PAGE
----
Keep it simple and have the WBS as stand alone. Fitting a back boiler to a WBS drops the firebox temperature and in turn reduces the stoves efficiency. Some of the larger stoves cope better but with a 120m2 well insulated house I can't see you needing a large stove. Incidentally I have been surprised how well UFH distributes heat that our WBS kicks out. The hearth get surprisingly warm and in turn the UFH circulation distributes this heat quite well when the GSHP is not running. With a bit of planning you might be able to maximise this effect with extra UFH piping around the stove and possibly up the wall or alcove around the stove. Just a thought :smile:
    Thanks of the replies.
    I was hoping that the simple option was the best and it seems like you agree. I guess that if the back boiler was installed then I would feel that I had to use it to, even if I didn't necessarily want the WBS on.
    Beau, I like the idea of a bit of extra piping around the WBS as I might as well make use of the heat that's coming from it. It may not make a huge difference but its only going to be a few pence for a bit of extra pipework so def worth it.

    BTW, is it worth having the expansion vessel ? I was led to believe that it's a good idea to have one to prevent the boiler coming on every 2 minutes to warm the UFH. I was told that, as the vessel holds a decent amount of hot water, the UFH will take it from this and the boiler will only heat the vessel when it's temp drops (which should be less frequent than without it). Is this a long the right lines ?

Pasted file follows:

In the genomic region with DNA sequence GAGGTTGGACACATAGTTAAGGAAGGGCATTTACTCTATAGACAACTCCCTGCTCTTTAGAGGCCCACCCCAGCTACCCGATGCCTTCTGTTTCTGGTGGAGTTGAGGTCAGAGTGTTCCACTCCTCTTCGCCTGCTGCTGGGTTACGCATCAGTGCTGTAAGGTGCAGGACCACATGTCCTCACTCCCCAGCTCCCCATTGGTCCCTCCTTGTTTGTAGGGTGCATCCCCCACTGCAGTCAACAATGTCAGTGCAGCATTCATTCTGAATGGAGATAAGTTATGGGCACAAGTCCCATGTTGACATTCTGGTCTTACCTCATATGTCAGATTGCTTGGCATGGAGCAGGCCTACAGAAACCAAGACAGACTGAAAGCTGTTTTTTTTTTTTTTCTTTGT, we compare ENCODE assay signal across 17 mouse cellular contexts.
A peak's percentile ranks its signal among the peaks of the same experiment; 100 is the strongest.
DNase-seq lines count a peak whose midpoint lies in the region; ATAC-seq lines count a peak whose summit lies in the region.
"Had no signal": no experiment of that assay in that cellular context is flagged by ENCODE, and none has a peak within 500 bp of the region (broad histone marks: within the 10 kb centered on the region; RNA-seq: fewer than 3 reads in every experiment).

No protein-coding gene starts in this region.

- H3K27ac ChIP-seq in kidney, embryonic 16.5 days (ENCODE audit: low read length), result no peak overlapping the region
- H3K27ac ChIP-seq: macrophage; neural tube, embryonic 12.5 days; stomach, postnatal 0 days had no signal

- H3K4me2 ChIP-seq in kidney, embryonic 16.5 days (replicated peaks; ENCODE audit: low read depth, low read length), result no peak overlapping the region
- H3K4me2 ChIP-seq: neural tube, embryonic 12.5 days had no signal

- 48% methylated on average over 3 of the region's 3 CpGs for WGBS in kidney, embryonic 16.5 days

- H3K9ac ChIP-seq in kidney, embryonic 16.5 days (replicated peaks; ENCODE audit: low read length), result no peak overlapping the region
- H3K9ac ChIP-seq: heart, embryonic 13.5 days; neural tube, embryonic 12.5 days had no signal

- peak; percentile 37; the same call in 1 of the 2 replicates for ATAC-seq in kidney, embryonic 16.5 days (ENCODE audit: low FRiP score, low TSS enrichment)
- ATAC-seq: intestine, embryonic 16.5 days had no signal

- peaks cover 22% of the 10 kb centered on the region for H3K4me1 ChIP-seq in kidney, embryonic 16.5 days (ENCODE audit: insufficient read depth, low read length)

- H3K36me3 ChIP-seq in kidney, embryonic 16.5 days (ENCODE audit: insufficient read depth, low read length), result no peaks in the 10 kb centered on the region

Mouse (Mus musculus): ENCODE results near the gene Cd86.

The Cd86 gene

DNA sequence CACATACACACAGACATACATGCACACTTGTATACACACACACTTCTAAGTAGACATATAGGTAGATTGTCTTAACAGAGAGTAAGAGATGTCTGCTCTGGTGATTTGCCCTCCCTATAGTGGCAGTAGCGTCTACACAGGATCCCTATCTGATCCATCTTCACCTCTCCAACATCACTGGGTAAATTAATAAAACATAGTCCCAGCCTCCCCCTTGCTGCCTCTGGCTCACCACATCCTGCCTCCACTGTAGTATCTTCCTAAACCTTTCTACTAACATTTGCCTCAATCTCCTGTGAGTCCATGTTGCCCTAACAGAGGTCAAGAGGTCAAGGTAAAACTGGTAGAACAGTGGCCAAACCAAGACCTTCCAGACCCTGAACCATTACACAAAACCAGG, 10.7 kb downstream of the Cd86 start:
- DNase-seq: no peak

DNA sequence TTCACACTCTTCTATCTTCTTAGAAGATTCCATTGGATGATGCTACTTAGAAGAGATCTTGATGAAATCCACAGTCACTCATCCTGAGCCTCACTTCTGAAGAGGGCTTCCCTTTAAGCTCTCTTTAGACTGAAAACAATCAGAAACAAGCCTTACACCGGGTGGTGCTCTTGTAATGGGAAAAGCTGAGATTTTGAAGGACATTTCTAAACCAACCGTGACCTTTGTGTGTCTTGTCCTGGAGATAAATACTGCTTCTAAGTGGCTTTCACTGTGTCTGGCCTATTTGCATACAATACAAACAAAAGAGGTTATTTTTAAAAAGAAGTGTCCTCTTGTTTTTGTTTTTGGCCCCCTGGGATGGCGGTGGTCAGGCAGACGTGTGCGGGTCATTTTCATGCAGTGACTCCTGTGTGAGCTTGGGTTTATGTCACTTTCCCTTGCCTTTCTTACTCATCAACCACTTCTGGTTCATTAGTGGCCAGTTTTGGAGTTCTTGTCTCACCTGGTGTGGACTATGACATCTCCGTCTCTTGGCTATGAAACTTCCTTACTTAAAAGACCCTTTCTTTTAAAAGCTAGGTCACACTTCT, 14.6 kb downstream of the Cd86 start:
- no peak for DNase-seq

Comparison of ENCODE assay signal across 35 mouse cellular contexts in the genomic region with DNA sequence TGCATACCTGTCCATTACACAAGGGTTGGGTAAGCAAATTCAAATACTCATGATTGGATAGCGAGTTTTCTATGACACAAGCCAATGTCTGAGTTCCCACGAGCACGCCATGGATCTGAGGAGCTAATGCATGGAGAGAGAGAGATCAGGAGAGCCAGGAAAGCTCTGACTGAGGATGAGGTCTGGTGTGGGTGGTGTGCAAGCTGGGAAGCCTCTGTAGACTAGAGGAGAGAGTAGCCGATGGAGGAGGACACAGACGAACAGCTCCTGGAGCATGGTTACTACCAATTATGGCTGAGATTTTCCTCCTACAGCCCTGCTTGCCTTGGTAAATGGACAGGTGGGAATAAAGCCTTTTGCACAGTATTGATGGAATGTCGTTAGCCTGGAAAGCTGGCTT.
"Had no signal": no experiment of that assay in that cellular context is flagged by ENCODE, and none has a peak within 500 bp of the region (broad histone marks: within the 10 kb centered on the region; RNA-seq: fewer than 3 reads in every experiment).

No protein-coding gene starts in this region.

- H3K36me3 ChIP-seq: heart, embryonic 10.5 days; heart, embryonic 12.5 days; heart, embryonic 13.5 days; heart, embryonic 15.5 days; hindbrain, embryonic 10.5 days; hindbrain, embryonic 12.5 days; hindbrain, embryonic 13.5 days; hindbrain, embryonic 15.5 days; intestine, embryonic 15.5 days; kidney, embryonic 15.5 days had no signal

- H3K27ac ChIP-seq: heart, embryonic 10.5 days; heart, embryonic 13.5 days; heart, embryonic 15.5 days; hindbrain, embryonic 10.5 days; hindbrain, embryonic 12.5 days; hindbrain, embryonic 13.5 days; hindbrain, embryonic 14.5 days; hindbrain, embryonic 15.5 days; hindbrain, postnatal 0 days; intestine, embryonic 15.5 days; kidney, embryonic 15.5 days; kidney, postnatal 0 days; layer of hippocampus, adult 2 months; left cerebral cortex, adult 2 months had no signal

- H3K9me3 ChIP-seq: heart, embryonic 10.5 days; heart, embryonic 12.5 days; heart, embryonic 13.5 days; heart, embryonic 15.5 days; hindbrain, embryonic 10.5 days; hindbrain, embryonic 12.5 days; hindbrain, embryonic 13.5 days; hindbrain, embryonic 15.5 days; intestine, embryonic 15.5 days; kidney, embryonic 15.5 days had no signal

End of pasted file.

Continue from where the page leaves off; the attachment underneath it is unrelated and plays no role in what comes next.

• CommentTimeJan 6th 2015
    Posted By: theloneboarderBTW, is it worth having the expansion vessel
    I am not a plumber, but isn't that what a buffer tank does rather than an expansion tank. An expansion tank if really just that, it allows for thermal expansion of the fluid.
    Yeah, I am sure you don't mean expansion vessel - that's simply what's used to make it run as a pressurised, not open-vented, system.
    • CommentAuthorCWatters
    • CommentTimeJan 6th 2015
    If your house will be very well insulated a combi boiler might be sized to meet your peak DHW demand rather then the heating demand. This might give you a boiler that is on the big side for the heating load. Make sure it's a fully modulating boiler (eg one that can turn down it's burner to a low level) or use a buffer tank.
    Sorry, I have confused myself reading too many forums. Yes I mean a buffer tank.
    Are they worth while ?
    • CommentTimeJan 6th 2015
    Just do the sums. Heat load for different external temperatures and boiler output, especially if there is a large modulating range, will lead you to the right buffer tank size.
    • CommentAuthorringi
    • CommentTimeJan 6th 2015
    One issue with a buffer tank is that a boiler will tend to operate on it's max output while rechargeing the buffer tank.

    However some combi boilers can have there max output for heating reduced, so making the system more stable.


    I would expect that if a boiler would modulate down to 3kw (e.g. Vokera Linea 1) and you use a TPI based thermostat you may get away without a buffer tank. Or just put a control system that stops the boiler running for 1 minute out of every 20 minutes, while keeping the UFH pump running.